14–15 May, Milan
2009 CEN Construction Sector Network Conference
Following the successful 2007 and 2008 Construction Sector Network conferences in Rotterdam and Brussels, CEN has decided to bring together the players of the European industry to develop a road-map for the strategic needs for standardization in the construction industry.
In 2008 “sustainability” was at the centre of the Euro-pean Commission (EC) Lead Market Initiative. The CEN response was to start a strategic review of its standards portfolio to improve the contribution to sustainability. At the same time the EC put forward a proposal for a Construction Product Regulation (CPR) to the European Parliament as a replacement for the Construction Product Directive (CPD).
The conference programme includes break-out sessions on the following topics mechanical resistance and stability; safety in case of fire; health, hygiene and the environment; safety in use; protection against noise; energy economy and heat retention and sustainable use of natural resources.
There are a limited number of places available and to register you should write to Mr Amilcar Da Costa, CEN Programme Manager (email@example.com).
EU Environmental priorities & liabilities
In January, the European Environment Agency (EEA) published a report on the priority issues that are expected to dominate the EU environmental policy debate this year. As expected, these priority dossiers include climate change, biodiversity, air quality and natural resource. In the report, the EEA called on Member States (MS) to submit more detailed information to the European Commission (EC) on the implementation of EU legislation to improve environmental impact assessments and help shape future EU policy.
One such policy which is causing some problems is the implementation of the 2004 Environmental Liability Directive (ELD). The ELD is the Directive that applies the famous “polluter pays” principle but as national liability regimes vary from MS to MS major differences have appeared. The result is uneven implementation across the EU. Some MS require companies to provide mandatory financial security while others have gone beyond the Directive minimum requirements by including habitats and species not covered by the EU’s Natura 2000 network. Of course, the EC has not looked into how these different implementations have impacted on the competitiveness of industry.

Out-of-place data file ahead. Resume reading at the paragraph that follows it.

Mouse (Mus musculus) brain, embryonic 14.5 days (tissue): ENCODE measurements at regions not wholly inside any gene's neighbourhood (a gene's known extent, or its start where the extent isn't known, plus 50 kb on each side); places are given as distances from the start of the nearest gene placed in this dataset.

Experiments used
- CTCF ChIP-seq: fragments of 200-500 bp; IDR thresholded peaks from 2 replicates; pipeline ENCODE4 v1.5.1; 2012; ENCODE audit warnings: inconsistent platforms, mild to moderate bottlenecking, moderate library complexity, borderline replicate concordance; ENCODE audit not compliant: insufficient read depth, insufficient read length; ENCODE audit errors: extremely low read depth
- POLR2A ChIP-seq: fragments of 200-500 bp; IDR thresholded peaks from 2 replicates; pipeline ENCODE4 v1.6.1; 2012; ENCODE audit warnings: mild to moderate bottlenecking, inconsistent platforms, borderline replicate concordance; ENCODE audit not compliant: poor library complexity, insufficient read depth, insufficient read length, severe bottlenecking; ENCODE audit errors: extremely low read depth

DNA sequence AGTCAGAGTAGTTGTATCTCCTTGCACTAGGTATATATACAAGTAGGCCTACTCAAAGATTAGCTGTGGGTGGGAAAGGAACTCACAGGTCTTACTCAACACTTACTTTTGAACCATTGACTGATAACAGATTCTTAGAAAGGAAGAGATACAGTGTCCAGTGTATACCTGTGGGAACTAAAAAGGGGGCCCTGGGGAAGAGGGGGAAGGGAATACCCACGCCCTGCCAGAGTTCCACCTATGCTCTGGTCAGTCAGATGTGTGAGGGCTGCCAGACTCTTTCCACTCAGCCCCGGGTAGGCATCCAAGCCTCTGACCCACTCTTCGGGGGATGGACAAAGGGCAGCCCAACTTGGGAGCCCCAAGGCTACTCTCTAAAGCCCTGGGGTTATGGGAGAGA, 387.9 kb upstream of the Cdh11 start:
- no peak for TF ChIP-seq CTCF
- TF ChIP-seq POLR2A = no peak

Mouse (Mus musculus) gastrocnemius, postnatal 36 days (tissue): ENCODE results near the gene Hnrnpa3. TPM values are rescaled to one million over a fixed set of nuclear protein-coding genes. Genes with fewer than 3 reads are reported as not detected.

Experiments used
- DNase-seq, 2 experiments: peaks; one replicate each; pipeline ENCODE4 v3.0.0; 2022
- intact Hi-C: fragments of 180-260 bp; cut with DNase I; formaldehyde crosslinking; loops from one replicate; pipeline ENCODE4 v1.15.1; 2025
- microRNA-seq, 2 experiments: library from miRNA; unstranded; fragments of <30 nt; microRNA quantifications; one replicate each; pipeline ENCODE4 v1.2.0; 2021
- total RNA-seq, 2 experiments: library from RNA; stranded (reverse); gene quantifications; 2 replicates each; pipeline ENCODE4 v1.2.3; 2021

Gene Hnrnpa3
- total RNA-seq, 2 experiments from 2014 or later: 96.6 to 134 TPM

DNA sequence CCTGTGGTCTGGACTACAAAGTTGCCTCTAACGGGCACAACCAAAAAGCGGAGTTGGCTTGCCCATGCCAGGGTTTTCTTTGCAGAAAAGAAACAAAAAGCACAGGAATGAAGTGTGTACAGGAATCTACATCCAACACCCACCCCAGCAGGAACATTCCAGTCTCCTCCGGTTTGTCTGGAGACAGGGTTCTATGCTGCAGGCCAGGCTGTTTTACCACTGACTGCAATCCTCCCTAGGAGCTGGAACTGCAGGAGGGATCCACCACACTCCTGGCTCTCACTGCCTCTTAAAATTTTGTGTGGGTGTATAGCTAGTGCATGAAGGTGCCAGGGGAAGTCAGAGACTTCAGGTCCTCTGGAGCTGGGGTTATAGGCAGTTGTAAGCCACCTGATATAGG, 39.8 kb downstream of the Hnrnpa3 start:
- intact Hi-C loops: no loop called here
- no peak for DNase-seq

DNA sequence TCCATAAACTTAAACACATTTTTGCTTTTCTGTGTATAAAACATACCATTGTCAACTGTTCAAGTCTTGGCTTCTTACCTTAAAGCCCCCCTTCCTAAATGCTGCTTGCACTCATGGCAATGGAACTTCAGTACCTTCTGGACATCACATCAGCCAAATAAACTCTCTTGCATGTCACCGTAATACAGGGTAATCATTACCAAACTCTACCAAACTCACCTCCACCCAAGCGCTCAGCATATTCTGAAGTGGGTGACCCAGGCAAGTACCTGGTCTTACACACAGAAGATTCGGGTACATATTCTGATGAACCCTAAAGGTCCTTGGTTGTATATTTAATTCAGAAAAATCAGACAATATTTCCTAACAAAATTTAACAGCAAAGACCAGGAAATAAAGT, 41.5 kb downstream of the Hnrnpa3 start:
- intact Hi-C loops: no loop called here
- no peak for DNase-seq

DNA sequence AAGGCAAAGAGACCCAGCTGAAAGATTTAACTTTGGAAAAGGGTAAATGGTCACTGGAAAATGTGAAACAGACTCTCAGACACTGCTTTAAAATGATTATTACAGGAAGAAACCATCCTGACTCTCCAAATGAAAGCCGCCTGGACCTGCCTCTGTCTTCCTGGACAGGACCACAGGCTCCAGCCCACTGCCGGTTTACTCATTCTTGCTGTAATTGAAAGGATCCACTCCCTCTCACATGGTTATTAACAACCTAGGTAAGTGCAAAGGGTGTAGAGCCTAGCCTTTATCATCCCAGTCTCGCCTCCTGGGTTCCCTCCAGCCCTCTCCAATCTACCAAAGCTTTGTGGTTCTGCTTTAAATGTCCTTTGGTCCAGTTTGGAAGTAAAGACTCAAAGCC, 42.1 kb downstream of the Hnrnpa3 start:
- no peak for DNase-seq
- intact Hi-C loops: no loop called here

So far the EC has taken seven MS to the European Court of Justice (ECJ) and France and Finland have already been condemned for their delay in implementing the ELD. Experts have predicted further difficulties in establishing legal liability on the part of companies, particularly in cases involving several operators. The current financial crisis will not help industry in securing the financial guarantees required in some parts of the EU.
EC VAT rules on invoicing review proposal
At the end of January, the European Commission (EC) adopted a proposal to change the VAT Directive (2006/112/EC) in respect to the invoicing rules, based on a Communication on the technological developments in the field of electronic invoicing.
The EC aims to increase the use of electronic invoicing, to reduce the administrative burden on business and help Member States to tackle fraud. The EC says that its proposal will simplify, modernize and harmonize the current VAT invoicing rules.
One point that merits your attention is the clear objective to eliminate the barriers to electronic invoicing in the VAT Directive by treating paper and electronic invoices equally. This will come to a surprise for those of you who follow the developments of the Construction Product Regulation (CPR), where the EC is strongly opposing this equal treatment of paper and electronic tool for CE marking.
As the proposal is a key element of the EC Action Programme to reduce burdens on business by 25% by 2012, it not only addresses the VAT obstacles which hamper the up-take of electronic invoicing but also addresses difficulties that businesses face in respect to issuing and storing (especially electronically storing) of invoices, as well as discrepancies of the content of invoices.
The EC wants to remove the preconditions of advanced electronic signatures or Electric Data Interchange (EDI) for sending invoices electronically.
› Questions and answers on technical issues:
› Further information:
› Proposal for a Directive:
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